She kept her gun behind her back and raised an eyebrow, “Yes?”

The first of the men stepped forward and flashed a badge, “Hera Jones? We’re with the FBI, can we come in?”

Doubtful, Hera thought, “Of course, one second.” She closed the door and removed the chain from its lock, pausing for a few beats.

“Right behind you.” Galahad’s invisible form whispered. Hera just gave a small nod and opened the door. She watched them file in, free hand on her hip before closing the door behind her. As expected, the second her back was turned she heard the telltale click of a gun.

She raised her own weapon, face almost bored as she turned, “You all do know that’s not how the FBI works, right?”

The two in the front exchanged a glance, but the third just powered on, “Where’s LaRoche?”

“Not here.” She tucked her other hand into her pocket, “What do you want.”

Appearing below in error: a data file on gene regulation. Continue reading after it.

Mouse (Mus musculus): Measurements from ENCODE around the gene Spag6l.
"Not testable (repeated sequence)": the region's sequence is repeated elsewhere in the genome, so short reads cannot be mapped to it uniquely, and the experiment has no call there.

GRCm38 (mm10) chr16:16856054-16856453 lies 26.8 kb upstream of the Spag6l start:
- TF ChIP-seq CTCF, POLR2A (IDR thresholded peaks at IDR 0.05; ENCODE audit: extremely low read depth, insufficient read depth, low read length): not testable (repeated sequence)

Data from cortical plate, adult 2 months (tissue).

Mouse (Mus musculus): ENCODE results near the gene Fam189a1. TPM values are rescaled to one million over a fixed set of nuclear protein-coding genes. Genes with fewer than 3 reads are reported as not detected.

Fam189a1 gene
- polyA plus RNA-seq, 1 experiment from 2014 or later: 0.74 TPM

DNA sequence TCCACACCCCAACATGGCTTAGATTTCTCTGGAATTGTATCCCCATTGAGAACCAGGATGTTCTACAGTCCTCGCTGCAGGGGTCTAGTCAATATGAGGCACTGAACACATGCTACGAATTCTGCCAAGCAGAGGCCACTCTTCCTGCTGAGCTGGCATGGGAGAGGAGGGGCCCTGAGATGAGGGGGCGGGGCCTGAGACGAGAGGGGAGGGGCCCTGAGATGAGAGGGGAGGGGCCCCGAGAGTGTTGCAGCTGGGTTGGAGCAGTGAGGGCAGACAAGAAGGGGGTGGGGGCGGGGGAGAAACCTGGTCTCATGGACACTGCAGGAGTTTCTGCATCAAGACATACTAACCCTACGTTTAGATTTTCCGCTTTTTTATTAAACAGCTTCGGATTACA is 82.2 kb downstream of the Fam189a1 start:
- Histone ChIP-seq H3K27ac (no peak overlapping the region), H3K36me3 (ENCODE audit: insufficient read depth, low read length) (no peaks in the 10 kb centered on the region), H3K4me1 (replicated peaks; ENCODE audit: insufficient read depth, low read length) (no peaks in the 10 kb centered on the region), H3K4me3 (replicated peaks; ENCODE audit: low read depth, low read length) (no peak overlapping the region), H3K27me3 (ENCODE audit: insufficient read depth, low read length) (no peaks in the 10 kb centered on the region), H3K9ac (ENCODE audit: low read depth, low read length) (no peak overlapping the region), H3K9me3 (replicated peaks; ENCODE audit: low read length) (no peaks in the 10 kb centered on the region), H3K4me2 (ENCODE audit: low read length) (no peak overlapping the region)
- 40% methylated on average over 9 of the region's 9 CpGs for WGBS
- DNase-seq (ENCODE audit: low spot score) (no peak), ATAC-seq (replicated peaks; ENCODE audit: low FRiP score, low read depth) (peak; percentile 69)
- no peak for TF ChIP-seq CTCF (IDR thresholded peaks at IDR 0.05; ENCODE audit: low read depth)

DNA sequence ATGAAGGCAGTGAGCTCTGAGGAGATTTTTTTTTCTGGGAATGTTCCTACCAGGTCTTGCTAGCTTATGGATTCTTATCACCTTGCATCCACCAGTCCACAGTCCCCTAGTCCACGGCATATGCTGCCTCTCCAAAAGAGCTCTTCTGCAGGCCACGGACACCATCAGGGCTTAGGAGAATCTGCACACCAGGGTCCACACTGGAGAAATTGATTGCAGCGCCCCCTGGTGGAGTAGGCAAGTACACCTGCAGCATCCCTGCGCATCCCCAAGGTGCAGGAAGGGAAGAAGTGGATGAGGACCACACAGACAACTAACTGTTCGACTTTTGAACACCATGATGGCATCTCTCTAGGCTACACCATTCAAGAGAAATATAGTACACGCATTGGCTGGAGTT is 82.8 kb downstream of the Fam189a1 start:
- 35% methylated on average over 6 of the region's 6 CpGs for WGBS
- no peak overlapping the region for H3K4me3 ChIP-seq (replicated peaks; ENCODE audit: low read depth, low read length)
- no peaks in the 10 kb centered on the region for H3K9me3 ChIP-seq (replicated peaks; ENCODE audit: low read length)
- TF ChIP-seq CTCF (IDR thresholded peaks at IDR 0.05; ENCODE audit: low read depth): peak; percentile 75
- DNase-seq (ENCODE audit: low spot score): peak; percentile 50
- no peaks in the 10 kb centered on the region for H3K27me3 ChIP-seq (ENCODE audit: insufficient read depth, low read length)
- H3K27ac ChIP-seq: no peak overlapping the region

“We’re…” One of the men in the front cleared his throat, “We’re here to kill you.”

Hera scoffed, “Good luck.”

“It’s three against one,” the other man yelped, “You can’t win.”

She smiled coldly, grey eyes filled with a frigid malice, “Want to bet?” Suddenly electricity was coursing through the two men in front, their bodies writhing as lightning arced across their skin like living Tesla coils. The third man leapt back, gun falling from his hand as he watched them crumple to the floor like rag dolls, smoke rising from their clothes. Before he could react, an unseen force slammed him back against the wall, crushing the air from his lungs on impact.

Galahad fizzled into view with a wild grin, “Remember me, Officer Johnston?” The man in question seemed paralyzed in fear, his sunglasses askew on his face to reveal his crazed eyes. They flicked wildly from his compatriots on the ground to Galahad and back.